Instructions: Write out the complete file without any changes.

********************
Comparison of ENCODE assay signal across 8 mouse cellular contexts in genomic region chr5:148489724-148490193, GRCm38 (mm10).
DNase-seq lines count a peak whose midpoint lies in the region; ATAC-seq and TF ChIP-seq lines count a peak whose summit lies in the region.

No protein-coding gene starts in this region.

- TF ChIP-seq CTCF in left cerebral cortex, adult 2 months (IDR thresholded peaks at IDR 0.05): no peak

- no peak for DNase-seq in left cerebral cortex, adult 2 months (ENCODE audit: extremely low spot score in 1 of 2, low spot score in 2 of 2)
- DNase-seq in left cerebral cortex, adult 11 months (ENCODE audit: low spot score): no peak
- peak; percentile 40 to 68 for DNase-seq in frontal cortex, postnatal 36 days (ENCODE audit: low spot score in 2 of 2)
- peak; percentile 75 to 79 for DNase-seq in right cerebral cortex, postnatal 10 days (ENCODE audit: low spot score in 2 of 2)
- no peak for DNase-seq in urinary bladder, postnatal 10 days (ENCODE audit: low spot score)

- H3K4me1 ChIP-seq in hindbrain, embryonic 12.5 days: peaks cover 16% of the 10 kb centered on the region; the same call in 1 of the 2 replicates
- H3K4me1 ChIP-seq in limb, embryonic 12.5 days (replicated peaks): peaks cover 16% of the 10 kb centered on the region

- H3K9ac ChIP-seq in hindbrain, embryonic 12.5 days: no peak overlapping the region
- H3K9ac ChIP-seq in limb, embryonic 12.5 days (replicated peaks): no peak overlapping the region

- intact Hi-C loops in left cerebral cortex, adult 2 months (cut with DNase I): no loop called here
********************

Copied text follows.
Comparison of ENCODE assay signal across 8 mouse cellular contexts in genomic region chr5:148489724-148490193, GRCm38 (mm10).
DNase-seq lines count a peak whose midpoint lies in the region; ATAC-seq and TF ChIP-seq lines count a peak whose summit lies in the region.

No protein-coding gene starts in this region.

- TF ChIP-seq CTCF in left cerebral cortex, adult 2 months (IDR thresholded peaks at IDR 0.05): no peak

- no peak for DNase-seq in left cerebral cortex, adult 2 months (ENCODE audit: extremely low spot score in 1 of 2, low spot score in 2 of 2)
- DNase-seq in left cerebral cortex, adult 11 months (ENCODE audit: low spot score): no peak
- peak; percentile 40 to 68 for DNase-seq in frontal cortex, postnatal 36 days (ENCODE audit: low spot score in 2 of 2)
- peak; percentile 75 to 79 for DNase-seq in right cerebral cortex, postnatal 10 days (ENCODE audit: low spot score in 2 of 2)
- no peak for DNase-seq in urinary bladder, postnatal 10 days (ENCODE audit: low spot score)

- H3K4me1 ChIP-seq in hindbrain, embryonic 12.5 days: peaks cover 16% of the 10 kb centered on the region; the same call in 1 of the 2 replicates
- H3K4me1 ChIP-seq in limb, embryonic 12.5 days (replicated peaks): peaks cover 16% of the 10 kb centered on the region

- H3K9ac ChIP-seq in hindbrain, embryonic 12.5 days: no peak overlapping the region
- H3K9ac ChIP-seq in limb, embryonic 12.5 days (replicated peaks): no peak overlapping the region

- intact Hi-C loops in left cerebral cortex, adult 2 months (cut with DNase I): no loop called here